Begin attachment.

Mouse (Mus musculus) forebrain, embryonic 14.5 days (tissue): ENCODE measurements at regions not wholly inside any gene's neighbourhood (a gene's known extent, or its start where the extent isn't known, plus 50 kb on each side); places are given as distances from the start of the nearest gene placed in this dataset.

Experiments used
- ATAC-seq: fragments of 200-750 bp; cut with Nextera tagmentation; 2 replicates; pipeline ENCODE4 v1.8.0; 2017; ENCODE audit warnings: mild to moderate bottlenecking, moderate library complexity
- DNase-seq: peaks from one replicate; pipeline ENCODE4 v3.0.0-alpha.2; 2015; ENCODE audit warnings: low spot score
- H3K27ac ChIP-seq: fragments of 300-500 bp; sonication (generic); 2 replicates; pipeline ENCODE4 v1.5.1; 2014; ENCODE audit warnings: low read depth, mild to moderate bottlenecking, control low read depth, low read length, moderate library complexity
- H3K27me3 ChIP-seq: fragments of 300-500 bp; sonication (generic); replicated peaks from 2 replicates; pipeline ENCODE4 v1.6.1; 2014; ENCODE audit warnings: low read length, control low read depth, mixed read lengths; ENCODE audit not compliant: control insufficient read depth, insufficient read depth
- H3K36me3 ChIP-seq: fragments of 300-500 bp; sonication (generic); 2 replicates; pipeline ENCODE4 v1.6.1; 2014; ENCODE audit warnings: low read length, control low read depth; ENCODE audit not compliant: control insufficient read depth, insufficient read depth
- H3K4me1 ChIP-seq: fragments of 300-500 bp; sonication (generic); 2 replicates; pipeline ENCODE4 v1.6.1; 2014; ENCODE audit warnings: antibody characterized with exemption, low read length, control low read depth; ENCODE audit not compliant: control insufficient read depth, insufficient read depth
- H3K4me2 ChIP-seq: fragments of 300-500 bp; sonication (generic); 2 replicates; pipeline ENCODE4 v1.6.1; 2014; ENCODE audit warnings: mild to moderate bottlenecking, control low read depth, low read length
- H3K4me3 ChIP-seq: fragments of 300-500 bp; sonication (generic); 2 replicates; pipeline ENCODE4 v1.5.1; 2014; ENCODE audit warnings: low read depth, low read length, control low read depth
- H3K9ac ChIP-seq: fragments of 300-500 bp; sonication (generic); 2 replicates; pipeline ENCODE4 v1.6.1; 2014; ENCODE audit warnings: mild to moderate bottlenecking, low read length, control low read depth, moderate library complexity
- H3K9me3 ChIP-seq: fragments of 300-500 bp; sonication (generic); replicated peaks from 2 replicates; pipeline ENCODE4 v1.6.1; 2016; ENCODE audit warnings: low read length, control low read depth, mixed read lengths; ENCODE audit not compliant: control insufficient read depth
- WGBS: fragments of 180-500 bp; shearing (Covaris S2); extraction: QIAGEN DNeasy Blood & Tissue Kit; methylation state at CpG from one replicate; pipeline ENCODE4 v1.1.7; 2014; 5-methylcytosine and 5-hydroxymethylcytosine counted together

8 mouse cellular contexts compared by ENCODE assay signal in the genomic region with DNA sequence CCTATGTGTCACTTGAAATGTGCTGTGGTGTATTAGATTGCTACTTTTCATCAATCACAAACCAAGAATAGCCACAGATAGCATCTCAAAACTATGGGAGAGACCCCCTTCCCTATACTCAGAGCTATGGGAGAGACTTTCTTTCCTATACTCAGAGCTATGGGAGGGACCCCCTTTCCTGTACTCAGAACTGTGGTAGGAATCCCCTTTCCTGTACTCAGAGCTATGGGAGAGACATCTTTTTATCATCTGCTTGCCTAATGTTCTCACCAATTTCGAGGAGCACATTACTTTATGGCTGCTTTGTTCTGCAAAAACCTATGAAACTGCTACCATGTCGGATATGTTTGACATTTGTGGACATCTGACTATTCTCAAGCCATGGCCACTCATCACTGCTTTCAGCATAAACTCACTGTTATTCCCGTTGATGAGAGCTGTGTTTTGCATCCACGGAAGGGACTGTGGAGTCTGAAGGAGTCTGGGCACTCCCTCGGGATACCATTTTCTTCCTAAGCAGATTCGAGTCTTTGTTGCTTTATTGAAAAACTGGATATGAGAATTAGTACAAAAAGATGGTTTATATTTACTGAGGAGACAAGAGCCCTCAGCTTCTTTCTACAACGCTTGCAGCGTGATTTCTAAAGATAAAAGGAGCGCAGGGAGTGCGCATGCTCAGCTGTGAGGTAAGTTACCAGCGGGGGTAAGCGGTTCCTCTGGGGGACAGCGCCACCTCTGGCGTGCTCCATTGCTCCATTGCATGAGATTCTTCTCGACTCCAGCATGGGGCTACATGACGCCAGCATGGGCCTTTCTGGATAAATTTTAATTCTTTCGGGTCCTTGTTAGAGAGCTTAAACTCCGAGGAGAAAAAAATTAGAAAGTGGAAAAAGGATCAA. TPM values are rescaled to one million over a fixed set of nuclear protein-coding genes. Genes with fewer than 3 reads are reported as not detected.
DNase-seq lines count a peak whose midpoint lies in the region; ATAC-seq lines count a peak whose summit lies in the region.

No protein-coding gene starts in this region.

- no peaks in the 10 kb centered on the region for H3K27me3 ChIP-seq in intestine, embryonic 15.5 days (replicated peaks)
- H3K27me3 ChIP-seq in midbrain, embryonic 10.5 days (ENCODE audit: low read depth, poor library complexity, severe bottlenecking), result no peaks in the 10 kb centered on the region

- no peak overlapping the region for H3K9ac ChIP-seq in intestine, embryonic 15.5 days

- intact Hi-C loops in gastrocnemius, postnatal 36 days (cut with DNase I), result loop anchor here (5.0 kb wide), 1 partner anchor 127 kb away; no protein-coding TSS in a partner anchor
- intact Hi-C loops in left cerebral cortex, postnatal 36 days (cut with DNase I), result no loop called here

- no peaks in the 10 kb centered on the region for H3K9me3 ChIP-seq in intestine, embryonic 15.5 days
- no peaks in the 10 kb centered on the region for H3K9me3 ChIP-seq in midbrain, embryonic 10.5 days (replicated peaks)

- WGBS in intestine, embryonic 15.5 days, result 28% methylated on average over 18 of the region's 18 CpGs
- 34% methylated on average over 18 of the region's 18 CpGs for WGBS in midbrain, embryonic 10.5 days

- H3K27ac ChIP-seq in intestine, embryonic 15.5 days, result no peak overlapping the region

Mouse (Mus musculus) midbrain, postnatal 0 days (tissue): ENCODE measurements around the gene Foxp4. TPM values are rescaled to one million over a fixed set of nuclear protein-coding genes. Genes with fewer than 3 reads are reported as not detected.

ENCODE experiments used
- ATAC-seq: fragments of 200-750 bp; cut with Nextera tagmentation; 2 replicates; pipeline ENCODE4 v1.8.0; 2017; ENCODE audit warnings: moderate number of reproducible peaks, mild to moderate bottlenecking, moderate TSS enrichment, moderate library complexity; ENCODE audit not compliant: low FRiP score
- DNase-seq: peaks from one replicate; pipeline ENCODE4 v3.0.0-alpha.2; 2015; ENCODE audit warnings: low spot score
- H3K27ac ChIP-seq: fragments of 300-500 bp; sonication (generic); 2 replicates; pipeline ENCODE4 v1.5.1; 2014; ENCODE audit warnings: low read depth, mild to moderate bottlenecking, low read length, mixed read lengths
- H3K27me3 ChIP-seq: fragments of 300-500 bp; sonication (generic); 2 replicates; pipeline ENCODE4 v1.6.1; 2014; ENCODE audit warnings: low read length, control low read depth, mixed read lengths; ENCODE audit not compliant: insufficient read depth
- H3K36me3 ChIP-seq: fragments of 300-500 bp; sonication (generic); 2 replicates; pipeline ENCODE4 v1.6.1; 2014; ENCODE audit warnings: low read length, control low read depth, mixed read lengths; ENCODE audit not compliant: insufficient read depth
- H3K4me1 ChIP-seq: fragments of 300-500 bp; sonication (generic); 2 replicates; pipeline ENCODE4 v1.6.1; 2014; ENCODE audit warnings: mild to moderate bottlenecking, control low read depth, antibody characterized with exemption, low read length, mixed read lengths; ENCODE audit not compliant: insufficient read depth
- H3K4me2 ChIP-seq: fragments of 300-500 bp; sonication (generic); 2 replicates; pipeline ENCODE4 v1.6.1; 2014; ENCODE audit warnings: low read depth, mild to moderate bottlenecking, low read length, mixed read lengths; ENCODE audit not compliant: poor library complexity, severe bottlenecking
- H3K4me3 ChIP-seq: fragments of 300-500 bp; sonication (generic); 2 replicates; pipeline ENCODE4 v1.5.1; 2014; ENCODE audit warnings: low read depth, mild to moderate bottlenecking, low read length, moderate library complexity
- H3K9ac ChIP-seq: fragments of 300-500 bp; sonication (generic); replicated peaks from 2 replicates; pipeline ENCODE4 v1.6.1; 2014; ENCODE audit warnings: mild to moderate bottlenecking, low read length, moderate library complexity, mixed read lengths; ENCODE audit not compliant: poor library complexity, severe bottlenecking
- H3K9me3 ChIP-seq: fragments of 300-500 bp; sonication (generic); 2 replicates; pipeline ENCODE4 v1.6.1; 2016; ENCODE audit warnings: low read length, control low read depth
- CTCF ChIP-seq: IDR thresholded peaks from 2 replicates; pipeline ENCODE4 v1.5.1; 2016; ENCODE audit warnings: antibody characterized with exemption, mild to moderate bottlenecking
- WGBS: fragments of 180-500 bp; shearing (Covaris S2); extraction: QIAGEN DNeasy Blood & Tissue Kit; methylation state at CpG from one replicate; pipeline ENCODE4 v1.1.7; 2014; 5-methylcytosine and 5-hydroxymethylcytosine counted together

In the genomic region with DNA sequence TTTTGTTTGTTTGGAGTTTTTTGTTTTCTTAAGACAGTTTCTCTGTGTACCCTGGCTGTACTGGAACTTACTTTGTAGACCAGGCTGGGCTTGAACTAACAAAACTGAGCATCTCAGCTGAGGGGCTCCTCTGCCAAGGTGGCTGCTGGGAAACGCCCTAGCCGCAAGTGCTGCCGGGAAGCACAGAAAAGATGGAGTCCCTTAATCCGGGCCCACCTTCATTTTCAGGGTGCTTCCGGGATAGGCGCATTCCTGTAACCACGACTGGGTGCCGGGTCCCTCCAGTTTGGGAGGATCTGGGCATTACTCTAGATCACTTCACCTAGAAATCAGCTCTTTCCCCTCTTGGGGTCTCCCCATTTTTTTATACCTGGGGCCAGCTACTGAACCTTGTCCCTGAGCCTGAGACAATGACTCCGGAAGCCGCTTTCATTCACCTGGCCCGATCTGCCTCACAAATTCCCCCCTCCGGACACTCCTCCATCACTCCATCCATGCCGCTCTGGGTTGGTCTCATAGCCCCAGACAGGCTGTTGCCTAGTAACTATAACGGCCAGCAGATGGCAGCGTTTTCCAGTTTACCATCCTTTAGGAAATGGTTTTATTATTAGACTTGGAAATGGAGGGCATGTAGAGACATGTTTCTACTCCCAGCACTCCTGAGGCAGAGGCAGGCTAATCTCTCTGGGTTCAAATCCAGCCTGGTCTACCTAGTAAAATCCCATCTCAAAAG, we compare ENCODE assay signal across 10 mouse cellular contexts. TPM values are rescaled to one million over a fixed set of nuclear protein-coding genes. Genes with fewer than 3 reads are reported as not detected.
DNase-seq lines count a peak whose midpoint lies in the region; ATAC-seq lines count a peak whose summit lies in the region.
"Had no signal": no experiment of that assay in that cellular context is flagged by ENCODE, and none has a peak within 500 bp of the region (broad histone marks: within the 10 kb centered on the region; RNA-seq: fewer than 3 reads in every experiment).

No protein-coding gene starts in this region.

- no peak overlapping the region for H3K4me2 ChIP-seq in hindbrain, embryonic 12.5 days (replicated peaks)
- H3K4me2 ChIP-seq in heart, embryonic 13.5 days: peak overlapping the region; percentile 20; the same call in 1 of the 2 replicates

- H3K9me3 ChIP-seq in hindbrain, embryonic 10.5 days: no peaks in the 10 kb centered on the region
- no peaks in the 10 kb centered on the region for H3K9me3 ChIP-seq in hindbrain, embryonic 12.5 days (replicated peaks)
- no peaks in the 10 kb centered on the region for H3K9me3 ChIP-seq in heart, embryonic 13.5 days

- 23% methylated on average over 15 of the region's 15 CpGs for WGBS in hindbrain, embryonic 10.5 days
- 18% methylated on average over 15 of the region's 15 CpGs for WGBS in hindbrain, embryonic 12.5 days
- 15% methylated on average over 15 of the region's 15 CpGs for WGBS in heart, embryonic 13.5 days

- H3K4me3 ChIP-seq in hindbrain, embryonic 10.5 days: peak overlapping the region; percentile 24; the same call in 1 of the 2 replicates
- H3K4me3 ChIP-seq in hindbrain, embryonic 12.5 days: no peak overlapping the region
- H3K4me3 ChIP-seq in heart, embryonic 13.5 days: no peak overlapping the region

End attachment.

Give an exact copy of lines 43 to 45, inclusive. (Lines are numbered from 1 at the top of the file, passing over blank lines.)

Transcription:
"Had no signal": no experiment of that assay in that cellular context is flagged by ENCODE, and none has a peak within 500 bp of the region (broad histone marks: within the 10 kb centered on the region; RNA-seq: fewer than 3 reads in every experiment).

No protein-coding gene starts in this region.

- no peak overlapping the region for H3K4me2 ChIP-seq in hindbrain, embryonic 12.5 days (replicated peaks)